Anarchy Comics was a nearly perfect blend of “capital-a” anarchism—that is, overtly political critiques of capitalism, patriarchy, and consumerism—and “small-a” anarchism—a generally anti-authority or anti-“normality” stance, not explicitly political. Its aesthetic was informed in about equal measures by punk, the Situationists (the influential ultra-left group at the center of the May ’68 rebellion in France), the underground-comic classics, and longstanding anarchist tradition. The Situationists’ mark could be seen in Kinney and Navrides’s use of détournement, the practice of re-purposing images from straight comics and advertisements by replacing the original captions with new, subversive ones. Punk showed up in the comic’s swipes at hippies and the middle-American nuclear family, and in its (at the time) novel and often bizarre graphic look.

Screen Shot 2013-01-09 at 12.03.21 AMAll of the above came together in the Kinney and Mavrides’s opus “Kultur Dokuments,” in Anarchy Comics #2. The strip, drawn mostly in a cold, geometric, pictogram style, follows the Picto family as they morph from unremarkable residents of Dullsville, to members of a leftist cult handing out leaflets at the local asbestos factory, to a post-political group singing “Little Red Caboose” while toasting marshmallows on a burning Dullsville police car. Along the way they’ve altered their own graphic style (after being encouraged to “Drop your picto character-armor and go for the gusto!”) and, together with an assortment of cartoon pranksters, they’ve “hung the last bureaucrat with the guts of the last priest”—quoting a May ’68 slogan. Nested inside “Kultur Dokuments” is another entire comic, the brilliant and graphically meticulous Archie parody “Anarchie,” which the Pictos’ son reads to pass the time while locked in his room. Anarchie, resplendent in a punk hairdo and circle-A t-shirt, is thrown out of his house when he tells his hippie father, “You don’t even know you’re dead—you just keep walking around!” In response, Mr. Andrews shouts, “Meaningful dialogue in this relationship is impossible,” and, while booting Anarchie to the sidewalk, “Don’t come back till you mellow out!” Anarchie and his friends Moronica, Blondie, and Ludehead, en route to Mr. Lodge’s mansion (“Daddykins is throwing a posh ball tonight to celebrate his corporation foreclosing on some little country!”) get hassled by a bunch of passing hippies—drawn as the Furry Freak Brothers!—listening to “Uncle John’s Band” on the car stereo. The Deadheads hurl a can of beer at Anarchie’s head while chuckling “Hey punk! You look thirsty! Peace! Love! Ha Ha!” So much for “Be sure to wear some flowers in your hair.”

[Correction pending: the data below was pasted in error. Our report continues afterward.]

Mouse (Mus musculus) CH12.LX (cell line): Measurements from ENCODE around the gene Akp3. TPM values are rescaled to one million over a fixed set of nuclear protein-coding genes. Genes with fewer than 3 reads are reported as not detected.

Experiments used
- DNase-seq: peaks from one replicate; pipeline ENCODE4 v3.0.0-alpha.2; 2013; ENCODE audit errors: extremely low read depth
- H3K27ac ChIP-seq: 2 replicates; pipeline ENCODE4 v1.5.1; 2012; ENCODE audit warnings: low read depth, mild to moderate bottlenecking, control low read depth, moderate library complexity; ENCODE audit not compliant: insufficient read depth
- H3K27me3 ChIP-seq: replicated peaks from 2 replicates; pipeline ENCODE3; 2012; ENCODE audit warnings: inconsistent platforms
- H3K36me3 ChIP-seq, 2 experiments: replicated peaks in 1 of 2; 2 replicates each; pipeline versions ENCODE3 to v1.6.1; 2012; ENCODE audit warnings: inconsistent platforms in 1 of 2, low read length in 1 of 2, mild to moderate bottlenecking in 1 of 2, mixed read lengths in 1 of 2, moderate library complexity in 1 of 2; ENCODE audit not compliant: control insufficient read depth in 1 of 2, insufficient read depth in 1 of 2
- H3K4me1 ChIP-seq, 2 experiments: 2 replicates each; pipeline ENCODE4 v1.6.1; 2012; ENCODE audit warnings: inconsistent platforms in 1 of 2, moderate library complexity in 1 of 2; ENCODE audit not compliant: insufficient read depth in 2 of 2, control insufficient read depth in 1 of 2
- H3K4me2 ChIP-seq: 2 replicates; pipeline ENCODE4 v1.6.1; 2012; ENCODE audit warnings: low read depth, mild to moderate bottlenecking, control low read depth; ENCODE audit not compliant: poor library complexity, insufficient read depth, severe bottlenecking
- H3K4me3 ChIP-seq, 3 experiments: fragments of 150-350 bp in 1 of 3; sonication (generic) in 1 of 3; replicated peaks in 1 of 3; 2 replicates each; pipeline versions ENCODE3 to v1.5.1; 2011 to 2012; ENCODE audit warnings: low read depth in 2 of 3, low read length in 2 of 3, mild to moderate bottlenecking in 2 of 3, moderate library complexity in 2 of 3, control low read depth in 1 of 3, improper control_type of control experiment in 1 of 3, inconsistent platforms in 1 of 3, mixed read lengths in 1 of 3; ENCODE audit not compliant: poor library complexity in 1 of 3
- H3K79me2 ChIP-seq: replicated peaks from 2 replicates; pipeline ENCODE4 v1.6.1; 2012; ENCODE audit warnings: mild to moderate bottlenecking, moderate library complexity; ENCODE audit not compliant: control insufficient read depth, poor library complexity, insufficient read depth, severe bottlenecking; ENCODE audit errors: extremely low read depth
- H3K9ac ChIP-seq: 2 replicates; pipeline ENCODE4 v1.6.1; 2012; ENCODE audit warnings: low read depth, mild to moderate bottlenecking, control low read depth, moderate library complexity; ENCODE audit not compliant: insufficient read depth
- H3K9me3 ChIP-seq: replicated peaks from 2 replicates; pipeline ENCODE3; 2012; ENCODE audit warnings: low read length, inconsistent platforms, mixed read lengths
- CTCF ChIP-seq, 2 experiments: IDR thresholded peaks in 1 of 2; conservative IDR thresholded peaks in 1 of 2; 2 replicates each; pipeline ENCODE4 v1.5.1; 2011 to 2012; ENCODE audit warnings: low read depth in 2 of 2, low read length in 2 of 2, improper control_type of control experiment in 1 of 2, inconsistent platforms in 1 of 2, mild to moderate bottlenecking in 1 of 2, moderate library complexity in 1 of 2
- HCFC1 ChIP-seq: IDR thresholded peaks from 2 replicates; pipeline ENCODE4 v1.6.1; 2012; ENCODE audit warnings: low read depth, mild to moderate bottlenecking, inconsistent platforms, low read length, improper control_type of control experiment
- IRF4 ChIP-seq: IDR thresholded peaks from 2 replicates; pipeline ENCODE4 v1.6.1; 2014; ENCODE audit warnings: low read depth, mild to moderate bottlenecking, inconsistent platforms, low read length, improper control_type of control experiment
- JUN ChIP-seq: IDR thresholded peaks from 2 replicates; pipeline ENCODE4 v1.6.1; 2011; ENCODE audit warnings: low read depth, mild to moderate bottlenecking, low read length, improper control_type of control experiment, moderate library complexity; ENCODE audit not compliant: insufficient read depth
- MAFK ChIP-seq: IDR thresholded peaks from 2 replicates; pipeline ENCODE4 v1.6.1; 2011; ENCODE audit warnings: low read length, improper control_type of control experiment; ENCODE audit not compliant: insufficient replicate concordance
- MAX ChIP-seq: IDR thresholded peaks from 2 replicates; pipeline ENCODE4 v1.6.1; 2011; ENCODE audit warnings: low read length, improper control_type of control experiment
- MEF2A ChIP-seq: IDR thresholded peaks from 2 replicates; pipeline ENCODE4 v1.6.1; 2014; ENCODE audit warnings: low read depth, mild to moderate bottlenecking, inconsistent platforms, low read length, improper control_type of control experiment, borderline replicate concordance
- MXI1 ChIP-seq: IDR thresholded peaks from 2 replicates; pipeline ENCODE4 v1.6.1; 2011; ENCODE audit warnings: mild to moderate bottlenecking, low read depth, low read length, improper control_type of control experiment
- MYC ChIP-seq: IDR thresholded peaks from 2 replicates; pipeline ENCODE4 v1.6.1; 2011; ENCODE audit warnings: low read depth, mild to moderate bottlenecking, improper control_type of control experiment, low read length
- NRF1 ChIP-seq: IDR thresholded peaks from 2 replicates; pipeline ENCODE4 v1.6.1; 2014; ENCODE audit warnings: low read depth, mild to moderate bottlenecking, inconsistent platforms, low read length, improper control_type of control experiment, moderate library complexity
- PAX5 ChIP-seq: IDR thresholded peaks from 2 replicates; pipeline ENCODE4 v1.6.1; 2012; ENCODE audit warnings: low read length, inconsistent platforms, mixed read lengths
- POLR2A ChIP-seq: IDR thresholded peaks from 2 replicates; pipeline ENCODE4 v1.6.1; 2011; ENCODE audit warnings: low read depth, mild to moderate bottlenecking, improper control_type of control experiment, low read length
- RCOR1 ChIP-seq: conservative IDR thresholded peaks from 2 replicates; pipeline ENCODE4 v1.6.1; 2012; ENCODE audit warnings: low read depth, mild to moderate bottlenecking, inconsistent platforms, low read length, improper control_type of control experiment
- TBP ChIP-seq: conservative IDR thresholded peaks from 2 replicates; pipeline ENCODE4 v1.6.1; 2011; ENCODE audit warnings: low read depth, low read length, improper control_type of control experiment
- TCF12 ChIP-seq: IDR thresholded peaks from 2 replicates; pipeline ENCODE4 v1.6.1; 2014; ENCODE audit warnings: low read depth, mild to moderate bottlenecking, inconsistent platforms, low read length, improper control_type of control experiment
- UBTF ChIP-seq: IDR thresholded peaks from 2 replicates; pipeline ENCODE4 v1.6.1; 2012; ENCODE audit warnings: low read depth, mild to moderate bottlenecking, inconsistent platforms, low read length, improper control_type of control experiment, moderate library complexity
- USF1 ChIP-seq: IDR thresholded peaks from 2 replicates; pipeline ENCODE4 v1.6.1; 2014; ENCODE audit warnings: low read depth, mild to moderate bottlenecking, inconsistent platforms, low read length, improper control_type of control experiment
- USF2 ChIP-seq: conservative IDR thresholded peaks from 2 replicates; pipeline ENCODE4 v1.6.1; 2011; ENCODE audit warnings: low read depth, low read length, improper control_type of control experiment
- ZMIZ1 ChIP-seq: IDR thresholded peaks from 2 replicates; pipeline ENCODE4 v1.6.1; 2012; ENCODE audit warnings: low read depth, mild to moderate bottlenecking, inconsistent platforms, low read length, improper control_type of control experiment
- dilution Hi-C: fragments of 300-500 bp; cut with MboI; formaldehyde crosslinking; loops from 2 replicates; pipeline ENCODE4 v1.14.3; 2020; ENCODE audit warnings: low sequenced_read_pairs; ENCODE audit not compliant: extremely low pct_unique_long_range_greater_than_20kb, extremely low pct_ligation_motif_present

Screen Shot 2013-01-09 at 12.03.36 AMAmong the more explicitly anarchist pieces appearing in Anarchy Comics were illustrated historical strips about Durruti and the anarchist presence in the Spanish Civil War (written and drawn by Spain), the Yippies’ disruption of business at the New York Stock Exchange in 1968 (Épistolier and Volny), and the Paris Commune of 1871 (Spain again). Épistolier and Volny also presented the story of the Kronstadt massacre, wherein the Bolsheviks, consolidating their power in the just-established Soviet Union (meet the new boss—same as the old boss), slaughtered a group of anarchists who stubbornly clung to the original libertarian ideals of the Russian Revolution. (Anarchists’ longstanding animosity toward party-line Marxist-Leninists can in large part be traced to this disaster.)